Trans woman sues Dunkin’ Donuts

A trans woman of color has filed suit against a Dunkin’ Donuts shop in Bethlehem, Pennsylvania, claiming a hostile work environment prevented her from doing her job correctly and resulted in her illegal firing.

From March 2018 to May 2018, “Jane Doe” worked as a cashier at the Dunkin’ Donuts shop on the 200 block of West Fourth Street in Bethlehem.

Bethlehem is a city located about 48 miles northwest of Philadelphia in the Lehigh Valley, with about 75,000 residents. It has an LGBT-inclusive anti-bias law.

Doe’s federal lawsuit claims she was subjected to anti-LGBT slurs shortly after she began working at the donut shop. Slurs hurled at her by co-workers and customers include “f–king fa—t,” “tra–y,” “dude,” “b—h,” and “ni–a.” 

Doe alleges that because co-workers routinely misgendered her, customers would do so as well, despite her protests. Doe also was denied use of the store’s female restroom, after a customer complained about her using the facility, according to the suit.

In one incident, a customer refused to interact with Doe at the cash register. “I don’t want him serving me at the register,” the customer allegedly told managers. As a result, Doe was temporarily moved to the rear of the store, where she was out of the view of the customer. “[Management] acceded to the harassment and discrimination,” according to the lawsuit.

In another incident, a customer complained of Doe’s request to be referred to as a woman. A store manager sided with the customer and did not correct the person, according to the lawsuit.

The manager subsequently told federal Equal Employment Opportunity Commission investigators that it wouldn’t be appropriate to correct a customer about Doe’s gender. “Our customers are our number one priority,” the manager said. “We are not allowed to argue with or correct a customer. The customer is always right,” according to Doe’s lawsuit.

In May 2018, three customers threatened Doe with physical violence, and one of them pushed her. The threats included, “I’ll kill your b—h a–,” and “We don’t like fa—ts,” according to the lawsuit. Doe reported the threats to local police. She also reported the threats to a store manager who said, “If you don’t feel safe, go home,” according to the lawsuit.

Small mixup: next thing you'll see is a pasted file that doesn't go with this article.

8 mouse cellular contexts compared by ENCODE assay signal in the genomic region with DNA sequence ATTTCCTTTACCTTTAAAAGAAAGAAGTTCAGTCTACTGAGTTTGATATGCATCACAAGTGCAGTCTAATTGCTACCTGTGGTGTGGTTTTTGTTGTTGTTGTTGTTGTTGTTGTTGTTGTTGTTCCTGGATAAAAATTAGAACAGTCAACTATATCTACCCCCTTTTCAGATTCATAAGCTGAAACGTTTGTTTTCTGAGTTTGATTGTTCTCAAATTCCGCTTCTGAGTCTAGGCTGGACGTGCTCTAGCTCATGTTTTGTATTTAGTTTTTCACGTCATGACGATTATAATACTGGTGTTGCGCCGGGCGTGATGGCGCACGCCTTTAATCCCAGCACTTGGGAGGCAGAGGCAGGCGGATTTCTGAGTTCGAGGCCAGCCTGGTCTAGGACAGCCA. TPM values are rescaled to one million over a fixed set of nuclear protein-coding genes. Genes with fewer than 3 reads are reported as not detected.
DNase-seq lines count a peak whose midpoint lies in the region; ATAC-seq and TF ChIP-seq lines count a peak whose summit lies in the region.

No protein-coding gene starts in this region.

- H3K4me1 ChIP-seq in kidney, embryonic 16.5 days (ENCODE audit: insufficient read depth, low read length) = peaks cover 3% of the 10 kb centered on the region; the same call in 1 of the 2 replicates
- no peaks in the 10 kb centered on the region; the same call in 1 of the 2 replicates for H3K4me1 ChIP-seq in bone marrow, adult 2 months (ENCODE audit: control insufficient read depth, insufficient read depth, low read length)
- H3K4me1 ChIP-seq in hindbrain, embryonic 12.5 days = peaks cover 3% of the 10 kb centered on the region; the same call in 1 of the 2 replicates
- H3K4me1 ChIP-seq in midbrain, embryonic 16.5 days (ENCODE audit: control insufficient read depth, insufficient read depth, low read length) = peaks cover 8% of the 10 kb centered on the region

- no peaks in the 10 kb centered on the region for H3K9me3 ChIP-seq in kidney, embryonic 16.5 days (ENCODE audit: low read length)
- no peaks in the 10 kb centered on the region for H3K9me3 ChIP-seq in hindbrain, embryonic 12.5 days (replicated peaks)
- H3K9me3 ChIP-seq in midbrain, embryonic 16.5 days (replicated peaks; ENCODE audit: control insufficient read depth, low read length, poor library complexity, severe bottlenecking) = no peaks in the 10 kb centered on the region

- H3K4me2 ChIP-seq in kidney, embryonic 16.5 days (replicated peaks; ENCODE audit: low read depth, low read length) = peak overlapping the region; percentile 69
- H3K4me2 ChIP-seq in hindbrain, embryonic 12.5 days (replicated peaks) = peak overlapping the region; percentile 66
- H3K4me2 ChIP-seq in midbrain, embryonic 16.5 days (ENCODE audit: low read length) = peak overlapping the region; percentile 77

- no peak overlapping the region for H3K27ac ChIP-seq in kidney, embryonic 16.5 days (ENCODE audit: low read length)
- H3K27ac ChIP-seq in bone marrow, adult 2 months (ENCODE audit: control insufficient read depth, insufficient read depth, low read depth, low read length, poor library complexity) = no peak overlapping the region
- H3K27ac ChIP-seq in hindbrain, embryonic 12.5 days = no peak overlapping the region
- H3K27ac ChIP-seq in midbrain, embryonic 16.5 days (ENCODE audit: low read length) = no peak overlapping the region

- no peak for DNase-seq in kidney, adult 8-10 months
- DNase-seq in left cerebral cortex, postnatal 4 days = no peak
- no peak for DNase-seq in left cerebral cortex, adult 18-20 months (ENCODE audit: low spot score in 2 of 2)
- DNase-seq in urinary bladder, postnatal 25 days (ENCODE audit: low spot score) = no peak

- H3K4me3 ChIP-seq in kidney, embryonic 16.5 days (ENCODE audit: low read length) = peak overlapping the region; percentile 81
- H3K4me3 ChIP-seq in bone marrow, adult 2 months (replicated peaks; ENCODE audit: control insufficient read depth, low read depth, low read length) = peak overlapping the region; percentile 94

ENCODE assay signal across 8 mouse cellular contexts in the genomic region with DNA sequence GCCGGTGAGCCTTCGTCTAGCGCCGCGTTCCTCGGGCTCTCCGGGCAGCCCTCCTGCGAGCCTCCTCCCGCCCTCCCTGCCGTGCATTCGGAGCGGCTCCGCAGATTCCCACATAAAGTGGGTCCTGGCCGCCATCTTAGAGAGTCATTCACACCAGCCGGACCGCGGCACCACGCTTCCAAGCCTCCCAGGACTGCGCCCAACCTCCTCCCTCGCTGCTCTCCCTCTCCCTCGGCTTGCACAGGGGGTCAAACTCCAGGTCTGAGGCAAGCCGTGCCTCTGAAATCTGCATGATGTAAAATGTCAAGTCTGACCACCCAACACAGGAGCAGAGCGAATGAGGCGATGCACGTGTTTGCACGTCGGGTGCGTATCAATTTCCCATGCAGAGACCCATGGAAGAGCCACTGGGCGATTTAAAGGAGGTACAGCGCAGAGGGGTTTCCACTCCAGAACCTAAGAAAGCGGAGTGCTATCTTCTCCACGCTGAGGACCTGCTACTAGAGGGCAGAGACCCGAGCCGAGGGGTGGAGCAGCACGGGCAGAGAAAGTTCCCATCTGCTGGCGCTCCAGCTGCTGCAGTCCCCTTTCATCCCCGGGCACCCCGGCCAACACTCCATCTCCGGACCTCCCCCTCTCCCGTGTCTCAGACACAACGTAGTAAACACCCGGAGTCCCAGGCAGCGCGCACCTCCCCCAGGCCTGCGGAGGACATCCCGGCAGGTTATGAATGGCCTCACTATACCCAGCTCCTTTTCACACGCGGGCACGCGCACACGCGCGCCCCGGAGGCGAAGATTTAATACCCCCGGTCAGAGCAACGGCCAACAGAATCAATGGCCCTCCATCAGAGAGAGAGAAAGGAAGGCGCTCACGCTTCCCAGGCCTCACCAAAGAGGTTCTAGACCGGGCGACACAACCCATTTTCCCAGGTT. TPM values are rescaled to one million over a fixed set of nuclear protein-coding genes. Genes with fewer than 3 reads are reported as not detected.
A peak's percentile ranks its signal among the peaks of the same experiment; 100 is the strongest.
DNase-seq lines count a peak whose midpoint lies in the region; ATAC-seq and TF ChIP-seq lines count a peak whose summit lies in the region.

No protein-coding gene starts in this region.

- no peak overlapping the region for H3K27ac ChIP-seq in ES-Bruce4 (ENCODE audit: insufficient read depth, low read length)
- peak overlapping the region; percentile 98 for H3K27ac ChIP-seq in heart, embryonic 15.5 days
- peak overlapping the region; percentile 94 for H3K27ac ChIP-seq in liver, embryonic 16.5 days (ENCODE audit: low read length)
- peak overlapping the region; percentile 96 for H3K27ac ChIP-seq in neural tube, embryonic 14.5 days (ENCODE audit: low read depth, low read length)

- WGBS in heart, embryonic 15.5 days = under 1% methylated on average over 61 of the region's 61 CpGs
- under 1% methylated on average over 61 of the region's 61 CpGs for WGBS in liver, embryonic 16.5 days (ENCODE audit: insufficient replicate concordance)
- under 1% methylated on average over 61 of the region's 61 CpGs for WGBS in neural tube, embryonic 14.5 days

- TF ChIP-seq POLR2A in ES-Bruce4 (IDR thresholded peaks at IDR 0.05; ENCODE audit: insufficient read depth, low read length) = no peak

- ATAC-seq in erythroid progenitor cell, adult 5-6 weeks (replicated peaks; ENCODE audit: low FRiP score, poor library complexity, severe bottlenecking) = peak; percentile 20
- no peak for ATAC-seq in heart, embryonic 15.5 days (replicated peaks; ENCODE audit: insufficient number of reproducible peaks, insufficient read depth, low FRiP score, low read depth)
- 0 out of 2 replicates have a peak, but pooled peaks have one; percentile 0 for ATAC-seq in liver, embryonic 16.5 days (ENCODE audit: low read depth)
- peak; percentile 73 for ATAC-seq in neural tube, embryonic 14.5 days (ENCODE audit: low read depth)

When Doe said she would go home, her name was temporarily removed from the schedule. A few days later, Doe was fired from her job, according to the lawsuit.

A manager told federal EEOC investigators that Doe was fired because she did not give two-weeks notice before taking a sick day. Doe, who is HIV-positive, alleges that giving two-weeks advance notice for a sick day is unreasonable.

“A person living with HIV may need time off for a complication which may not be foreseeable a full two weeks in advance,” Doe’s lawsuit states.

Doe seeks more than $150,000 in compensatory and punitive damages. Additionally, she seeks a neutral job reference from Dunkin’ Donuts and the adoption of a trans-inclusive anti-bias policy that prevents misgendering at the donut shop and allows trans employees to use gender-appropriate restrooms at the shop.

Doe’s 57-page lawsuit, which was filed Nov. 8, has been assigned to U.S. District Judge Joseph F. Leeson Jr. of the Eastern District of Pennsylvania. Doe has requested a jury trial.

Doe’s attorney, Justin F. Robinette, issued this statement in an email: “My client was subjected to humiliation based on her gender identity and ultimately fired illegally. I’m shocked by the mistreatment she received, and we plan to hold Dunkin’ Donuts responsible for their actions in court.”

Victor E. Scomillio, an attorney for Dunkin’ Donuts, declined to comment. “It’s in litigation, and we don’t have any comment on the allegations — which have yet to be proven,” Scomillio told PGN. “We will defend our client in the court process, not in the paper.”

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Tim Cwiek has been writing for PGN since the 1970s. He holds a bachelor's degree in history from West Chester State University. In 2013, he received a Sigma Delta Chi Investigative Reporting Award from the Society of Professional Journalists for his reporting on the Nizah Morris case. Cwiek was the first reporter for an LGBT media outlet to win an award from that national organization. He's also received awards from the National Lesbian and Gay Journalists Association, the National Newspaper Association, and the Keystone Press.